MENOMONEE FALLS/GRAFTON -- We are finally in the clear this flu season but your pets may still be at risk. One local veterinarian is encouraging you to get your furry friends vaccinated.
There are two known strains of the Canine Flu that can make dogs sick. The first came from horses more than a decade ago, and the second brought into the United States from Asia in 2015. Both strains have been confirmed in Wisconsin.
"It's not just a seasonal problem for dogs. It's all year-round," said Brook-Falls Vet Hospital & Exotic Care Owner, Dr. Denise Follett.
Dr. Denise Follett -- a veterinarian with Brook-Falls Vet Hospital & Exotic Care in Menomonee Falls -- keeps a fridge stocked full of the vaccine.
"One hundred percent of dogs who come in contact with this virus get sick from it," said Dr. Follett.
Often, she says dogs only become mildly ill but if not treated properly, the virus can be deadly.
"About 80 percent will show clinical signs, about ten percent of those do die from it," Dr. Follett said.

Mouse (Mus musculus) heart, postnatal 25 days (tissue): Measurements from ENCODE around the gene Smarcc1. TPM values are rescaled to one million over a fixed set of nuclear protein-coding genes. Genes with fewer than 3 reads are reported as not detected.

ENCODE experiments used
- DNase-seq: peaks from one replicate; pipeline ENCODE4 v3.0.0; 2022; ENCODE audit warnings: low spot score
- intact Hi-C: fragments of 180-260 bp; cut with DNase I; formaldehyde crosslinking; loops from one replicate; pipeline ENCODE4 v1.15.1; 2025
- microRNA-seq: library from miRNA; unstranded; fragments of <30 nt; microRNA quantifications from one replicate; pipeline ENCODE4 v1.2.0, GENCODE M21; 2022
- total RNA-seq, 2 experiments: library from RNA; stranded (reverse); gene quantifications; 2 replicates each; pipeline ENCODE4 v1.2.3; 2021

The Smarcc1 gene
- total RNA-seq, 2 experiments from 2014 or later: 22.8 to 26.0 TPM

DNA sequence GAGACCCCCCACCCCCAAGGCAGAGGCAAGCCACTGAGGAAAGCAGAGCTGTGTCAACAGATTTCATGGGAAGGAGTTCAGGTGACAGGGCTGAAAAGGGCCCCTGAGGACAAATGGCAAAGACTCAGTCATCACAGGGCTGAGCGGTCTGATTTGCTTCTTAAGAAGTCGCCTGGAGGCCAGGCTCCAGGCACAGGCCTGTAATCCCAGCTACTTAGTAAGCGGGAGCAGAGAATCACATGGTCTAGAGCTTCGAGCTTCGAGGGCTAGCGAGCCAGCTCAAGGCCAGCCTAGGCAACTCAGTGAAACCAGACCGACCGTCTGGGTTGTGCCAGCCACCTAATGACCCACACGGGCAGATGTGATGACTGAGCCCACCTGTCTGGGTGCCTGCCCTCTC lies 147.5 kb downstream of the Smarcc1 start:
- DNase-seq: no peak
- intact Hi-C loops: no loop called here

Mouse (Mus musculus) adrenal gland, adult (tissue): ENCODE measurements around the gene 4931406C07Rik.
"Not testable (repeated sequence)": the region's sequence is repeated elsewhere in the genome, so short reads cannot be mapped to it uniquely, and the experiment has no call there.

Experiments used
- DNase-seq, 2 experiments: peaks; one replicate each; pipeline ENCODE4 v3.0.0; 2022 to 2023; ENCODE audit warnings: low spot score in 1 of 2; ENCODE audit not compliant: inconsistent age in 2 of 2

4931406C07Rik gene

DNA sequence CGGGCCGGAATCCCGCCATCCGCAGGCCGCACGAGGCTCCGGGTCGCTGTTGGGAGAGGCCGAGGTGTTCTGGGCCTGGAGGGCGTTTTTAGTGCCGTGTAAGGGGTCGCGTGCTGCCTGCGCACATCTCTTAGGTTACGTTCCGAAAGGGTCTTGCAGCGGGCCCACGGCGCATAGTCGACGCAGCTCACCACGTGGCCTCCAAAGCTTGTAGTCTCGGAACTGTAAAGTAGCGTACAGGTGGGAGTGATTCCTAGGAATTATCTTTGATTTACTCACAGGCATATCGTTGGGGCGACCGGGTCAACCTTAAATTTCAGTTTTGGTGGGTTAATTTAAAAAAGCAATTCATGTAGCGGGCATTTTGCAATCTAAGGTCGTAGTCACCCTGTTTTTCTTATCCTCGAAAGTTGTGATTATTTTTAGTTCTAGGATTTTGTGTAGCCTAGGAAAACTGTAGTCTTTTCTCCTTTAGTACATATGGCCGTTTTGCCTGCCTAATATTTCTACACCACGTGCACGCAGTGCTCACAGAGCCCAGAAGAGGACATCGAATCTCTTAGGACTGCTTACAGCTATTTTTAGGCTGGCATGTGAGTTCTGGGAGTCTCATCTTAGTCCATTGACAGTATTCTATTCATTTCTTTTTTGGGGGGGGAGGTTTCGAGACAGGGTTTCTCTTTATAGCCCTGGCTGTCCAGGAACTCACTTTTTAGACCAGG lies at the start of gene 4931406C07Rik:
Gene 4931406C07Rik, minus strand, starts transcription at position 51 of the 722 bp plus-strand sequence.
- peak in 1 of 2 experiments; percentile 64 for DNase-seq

Social dogs, Dr. Follett says, are more prone to "fetching" the virus.
"We take them with us on vacation, we take them camping, we take them hiking, we meet at dog parks," Dr. Follett said.
"I specifically asked about it and they said at this point, 'no,'" said Bamberger.
Follett says, dogs can swap the virus with a simple sip of water, and can "dig up" the virus 2-5 days before you even notice they're sick.
"You could be at the dog park, and the dogs look perfectly healthy but they can be shedding it to each other," said Dr. Follett.
Still, Susie Morter, who brings her pup to the park almost everyday, says she isn't concerned -- at least not yet.
"It's a wonderful park," Morter said. "It outweighs the worries of them getting sick from a flu virus. Now I think if there was a point where all the sudden a lot of dogs were getting sick... then you'd have to re-evaluate."
Dr. Follett says, young puppies and older dogs with underlying health issues are more susceptible to coming down with the flu. CLICK HERE to read more about Canine Influenza.